Archive for the 'Miscellanii' Category

Continue to follow me

October 23, 2009

You can now follow me on ECIPE’s Trade Matters Blog

To see what I am currently up to, do once and a while have a look at the regularly updated Publications page of this blog.

And no, not Twitter for now …:)

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Time to let loose – Temps de lâcher prise

October 1, 2009

I think the time has come to come clean and admit it publicly: the time of this blog is over. I have come a long way since this blog started in November 2006. Read the rest of this entry »

Sometimes, finance rocks

February 16, 2009

Forget about the global crisis a moment.

Ever thought that the guy who runs this austere blog on Chinese finance (see this post), also has an extravagant Beijing rock impresario? Well, yes, it’s possible. 

We need more of those relaxed people in the international economics/finance commentariat!

Some self-criticism from economists

February 9, 2009

In the current crisis, the economics profession is thinking about some of its failures to anticipate and grasp the underlying developments leading up to the current financial and economic crisis. A top international political economist, Daron Acemoglu, from the MIT, published an insightful and very thoughful paper over at the Centre for Economic policy Research, entitled “The crisis of 2008: structural lessons for an from economics“. Read the rest of this entry »

Sample of a video-audio week-end: US facing its crisis, Russian affairs, Pascal Lamy.

November 23, 2008

This blog is written by a nerd-of-sorts who hardly ever watches online videos, is still not quite familiar with YouTube, and loves one means of transmitting information above all others:  the written word. This week-end, however, I’ve decided to prioritize listening and watching. A small sample of my audio-video tour:

Aftermath of the Georgia war by Amnesty International: here. (thanks to James over at the Robert Amsterdam blog).

The US debating how to deal with Russia – CNN interview hosted by Fareed Zakaria (thanks again to the Robert Amsterdam  blog…)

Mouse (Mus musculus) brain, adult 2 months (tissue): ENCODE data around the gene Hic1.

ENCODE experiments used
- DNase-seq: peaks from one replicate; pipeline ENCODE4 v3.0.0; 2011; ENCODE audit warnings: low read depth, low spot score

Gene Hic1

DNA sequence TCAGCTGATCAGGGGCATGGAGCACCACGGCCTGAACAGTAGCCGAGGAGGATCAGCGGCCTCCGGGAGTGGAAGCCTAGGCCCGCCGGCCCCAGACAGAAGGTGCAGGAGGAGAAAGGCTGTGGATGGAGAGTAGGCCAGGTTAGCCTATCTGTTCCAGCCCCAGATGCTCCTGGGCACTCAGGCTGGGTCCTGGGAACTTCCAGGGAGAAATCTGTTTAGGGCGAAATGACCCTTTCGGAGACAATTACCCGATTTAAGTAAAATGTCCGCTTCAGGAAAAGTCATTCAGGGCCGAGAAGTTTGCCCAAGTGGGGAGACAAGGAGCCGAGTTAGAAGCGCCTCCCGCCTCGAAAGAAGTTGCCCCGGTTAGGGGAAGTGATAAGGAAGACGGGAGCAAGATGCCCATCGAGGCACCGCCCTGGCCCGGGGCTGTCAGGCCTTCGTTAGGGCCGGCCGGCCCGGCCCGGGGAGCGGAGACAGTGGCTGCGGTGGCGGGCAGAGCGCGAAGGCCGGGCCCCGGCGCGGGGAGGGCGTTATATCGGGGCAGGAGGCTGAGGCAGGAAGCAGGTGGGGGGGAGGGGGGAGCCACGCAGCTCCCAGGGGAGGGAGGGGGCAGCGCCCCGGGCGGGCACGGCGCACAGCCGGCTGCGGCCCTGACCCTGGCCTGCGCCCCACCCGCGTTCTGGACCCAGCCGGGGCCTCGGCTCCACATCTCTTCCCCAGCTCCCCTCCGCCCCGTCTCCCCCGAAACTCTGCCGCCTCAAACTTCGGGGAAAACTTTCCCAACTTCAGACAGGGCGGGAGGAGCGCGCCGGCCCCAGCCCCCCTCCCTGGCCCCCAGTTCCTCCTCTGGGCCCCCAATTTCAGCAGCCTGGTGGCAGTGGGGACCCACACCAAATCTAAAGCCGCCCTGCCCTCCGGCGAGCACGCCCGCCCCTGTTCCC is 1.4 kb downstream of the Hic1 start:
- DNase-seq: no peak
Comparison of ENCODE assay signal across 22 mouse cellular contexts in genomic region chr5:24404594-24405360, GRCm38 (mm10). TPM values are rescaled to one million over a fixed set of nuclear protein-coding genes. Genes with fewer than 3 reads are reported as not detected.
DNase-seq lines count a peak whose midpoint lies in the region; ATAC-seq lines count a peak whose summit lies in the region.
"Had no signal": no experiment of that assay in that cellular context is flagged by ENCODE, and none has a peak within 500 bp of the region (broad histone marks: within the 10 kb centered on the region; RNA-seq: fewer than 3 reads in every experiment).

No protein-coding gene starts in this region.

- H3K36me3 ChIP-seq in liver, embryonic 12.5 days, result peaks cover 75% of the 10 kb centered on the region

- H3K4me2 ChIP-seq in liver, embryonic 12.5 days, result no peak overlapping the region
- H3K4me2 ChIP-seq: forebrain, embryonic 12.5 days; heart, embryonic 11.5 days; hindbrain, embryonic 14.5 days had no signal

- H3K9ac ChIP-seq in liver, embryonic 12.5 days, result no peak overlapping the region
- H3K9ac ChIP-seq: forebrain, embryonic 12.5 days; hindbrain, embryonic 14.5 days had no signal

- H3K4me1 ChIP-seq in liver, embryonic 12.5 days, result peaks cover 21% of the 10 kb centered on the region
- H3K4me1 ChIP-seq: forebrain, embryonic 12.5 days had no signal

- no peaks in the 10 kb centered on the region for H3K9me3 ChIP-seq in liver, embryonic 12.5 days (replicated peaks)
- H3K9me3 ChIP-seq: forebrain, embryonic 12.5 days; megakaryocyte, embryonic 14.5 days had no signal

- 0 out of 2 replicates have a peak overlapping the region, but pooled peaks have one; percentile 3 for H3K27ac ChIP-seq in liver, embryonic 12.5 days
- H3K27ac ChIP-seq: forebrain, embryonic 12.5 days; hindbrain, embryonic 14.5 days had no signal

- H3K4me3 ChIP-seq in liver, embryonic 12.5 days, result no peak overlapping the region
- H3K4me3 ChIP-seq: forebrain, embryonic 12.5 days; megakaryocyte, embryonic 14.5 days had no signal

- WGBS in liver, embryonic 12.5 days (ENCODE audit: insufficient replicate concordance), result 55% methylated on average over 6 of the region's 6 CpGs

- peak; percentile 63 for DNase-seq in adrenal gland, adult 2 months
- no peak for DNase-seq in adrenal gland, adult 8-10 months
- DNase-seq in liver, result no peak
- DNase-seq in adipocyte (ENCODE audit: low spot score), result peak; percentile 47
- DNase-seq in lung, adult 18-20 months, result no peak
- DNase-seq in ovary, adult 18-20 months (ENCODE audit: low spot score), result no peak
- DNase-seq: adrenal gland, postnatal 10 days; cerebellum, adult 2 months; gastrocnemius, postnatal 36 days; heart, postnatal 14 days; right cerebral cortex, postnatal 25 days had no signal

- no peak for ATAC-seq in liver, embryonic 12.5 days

Howard Rosen from The Peterson Institute in Washington on how to adapt US unemployment benefit schemes to the reality of today’s workforce. Here. To back up this interview with some written text, I do recommend to read Rosen’s latest Policy Brief on the matter.

The US is handling crisis anxiety. Obama unveiled his big plans yesterday. Here. Some more details and background (in written form…;-)) here.

And, for French speakers: Pascal Lamy, the Secretary-General of the WTO, hosting some diplomatic meetings this week-end in Geneva on a potential, highly hypothetical conclusion of a Doha Round deal, spoke to French radio (France Culture) yesterday morning. One of the questions debated was whether global finace could be regulated following a governance model similar to the WTO (oh my….! do we need a financial dispute settlement body?). No answer of course, but a few interesting thoughts tailored to a French audience on the difference between opening markets and regulating markets.

Comment of the day

October 7, 2008

Why blog? French exercise in auto-psychoanalysis.

September 8, 2008

Bon, allez, cette fois-ci je me lance. Taguée une première fois, je n’ai pas vraiment donné suite. Ce soir, histoire de procrastiner sur un dossier lourd au travail, je réponds à la question,

Read the rest of this entry »

Nouveaux venus dans la blogosphère

May 30, 2008

Bravo à l’équipe de Cécile Philippe, Directrice de l’Institut Economique Molinari (IEM), petit think tank français qui fait son petit bonhomme de chemin et qui promeut de bonnes idées économiques. La popularisation de ces idées va certainement franchir un seuil important avec leur attribution d’un blog au Journal du Dimanche et à La Provence.

Cécile Philippe est auteur d’un livre sur comment protéger l’environnement par le marché, « C’est trop tard pour la terre », édité chez Lattès.

US, heal thyself?

May 19, 2008

The UK’s Miliband just cautioned the US Democratic candidates against taking a protectionist turn… But the US’s ills do not so much seem to lie in imports from China,  rather in its healthcare system.

Short follow-up, therefore, on my previous post and Krugman’s justified if ill-interpreted obsession with the healthcare system. Clive Crook in the FT has a good piece today on a new book by Ezekiel Emanuel, Healthcare Guaranteed.

Crook’s article starts thus:

“In US public policy, all roads lead to healthcare. Remorseless pressure on public spending? Blame Medicare. Economic insecurity? Fear of losing health benefits is a chief cause. Stagnant wages and worsening inequality? Look to the cost of employer-provided insurance. “

Blogging pause

April 11, 2008

A set of circumstances leads me to not being able to blog regularly in the coming months. Hope to be back again as soon as I can…..